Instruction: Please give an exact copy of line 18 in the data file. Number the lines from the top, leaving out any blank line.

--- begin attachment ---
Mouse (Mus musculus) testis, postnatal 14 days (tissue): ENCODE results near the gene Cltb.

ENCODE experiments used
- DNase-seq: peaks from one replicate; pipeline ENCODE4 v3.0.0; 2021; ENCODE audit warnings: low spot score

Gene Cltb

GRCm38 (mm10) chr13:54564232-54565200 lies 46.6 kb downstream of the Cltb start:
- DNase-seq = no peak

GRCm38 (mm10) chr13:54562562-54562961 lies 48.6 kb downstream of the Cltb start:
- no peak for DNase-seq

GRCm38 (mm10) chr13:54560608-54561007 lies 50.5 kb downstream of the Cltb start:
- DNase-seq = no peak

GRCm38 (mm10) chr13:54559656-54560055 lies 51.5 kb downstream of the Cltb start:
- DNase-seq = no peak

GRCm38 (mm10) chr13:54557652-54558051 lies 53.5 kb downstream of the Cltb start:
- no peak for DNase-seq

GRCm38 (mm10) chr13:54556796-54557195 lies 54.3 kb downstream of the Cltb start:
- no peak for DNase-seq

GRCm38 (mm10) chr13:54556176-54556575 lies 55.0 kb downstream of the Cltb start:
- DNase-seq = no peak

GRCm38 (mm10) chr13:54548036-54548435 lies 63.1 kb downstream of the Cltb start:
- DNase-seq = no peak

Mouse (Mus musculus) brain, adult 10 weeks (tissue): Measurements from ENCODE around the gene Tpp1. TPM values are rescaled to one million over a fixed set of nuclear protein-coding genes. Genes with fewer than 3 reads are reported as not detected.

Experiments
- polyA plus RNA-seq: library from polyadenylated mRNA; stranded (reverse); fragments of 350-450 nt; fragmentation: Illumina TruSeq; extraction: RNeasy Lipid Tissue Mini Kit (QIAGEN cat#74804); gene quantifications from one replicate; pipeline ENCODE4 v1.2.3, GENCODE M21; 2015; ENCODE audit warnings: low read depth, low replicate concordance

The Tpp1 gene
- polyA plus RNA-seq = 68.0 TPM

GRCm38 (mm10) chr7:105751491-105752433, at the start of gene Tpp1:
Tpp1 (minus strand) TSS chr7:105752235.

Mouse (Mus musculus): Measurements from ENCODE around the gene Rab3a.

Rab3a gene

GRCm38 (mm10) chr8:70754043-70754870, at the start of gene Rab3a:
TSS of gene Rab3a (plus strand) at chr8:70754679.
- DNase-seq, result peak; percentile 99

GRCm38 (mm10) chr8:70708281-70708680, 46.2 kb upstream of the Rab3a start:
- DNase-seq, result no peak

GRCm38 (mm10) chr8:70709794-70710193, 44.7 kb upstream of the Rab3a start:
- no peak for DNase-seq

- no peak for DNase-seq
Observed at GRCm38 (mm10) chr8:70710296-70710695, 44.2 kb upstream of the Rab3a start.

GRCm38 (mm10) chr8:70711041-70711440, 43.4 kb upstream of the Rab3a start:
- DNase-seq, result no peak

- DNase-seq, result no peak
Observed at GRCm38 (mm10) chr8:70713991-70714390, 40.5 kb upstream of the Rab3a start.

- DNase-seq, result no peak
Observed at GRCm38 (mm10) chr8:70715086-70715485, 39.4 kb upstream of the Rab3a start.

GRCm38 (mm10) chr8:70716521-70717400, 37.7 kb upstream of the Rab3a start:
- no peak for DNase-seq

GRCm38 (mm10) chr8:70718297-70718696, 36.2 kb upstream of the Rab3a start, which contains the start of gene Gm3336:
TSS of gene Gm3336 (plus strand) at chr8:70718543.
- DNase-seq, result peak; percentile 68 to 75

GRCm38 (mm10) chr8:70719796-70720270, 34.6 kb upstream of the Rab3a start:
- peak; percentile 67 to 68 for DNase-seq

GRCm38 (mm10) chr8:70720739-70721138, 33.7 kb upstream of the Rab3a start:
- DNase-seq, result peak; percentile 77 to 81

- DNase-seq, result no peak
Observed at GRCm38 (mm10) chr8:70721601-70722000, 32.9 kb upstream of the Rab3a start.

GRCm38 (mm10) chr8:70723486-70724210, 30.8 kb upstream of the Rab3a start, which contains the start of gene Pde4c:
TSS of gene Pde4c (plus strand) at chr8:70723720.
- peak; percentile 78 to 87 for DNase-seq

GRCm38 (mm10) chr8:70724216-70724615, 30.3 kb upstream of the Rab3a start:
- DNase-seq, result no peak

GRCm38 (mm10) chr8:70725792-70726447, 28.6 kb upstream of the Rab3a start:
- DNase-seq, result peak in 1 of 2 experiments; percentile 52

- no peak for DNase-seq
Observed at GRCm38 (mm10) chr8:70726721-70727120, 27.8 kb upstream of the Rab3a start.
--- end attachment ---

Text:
- DNase-seq = no peak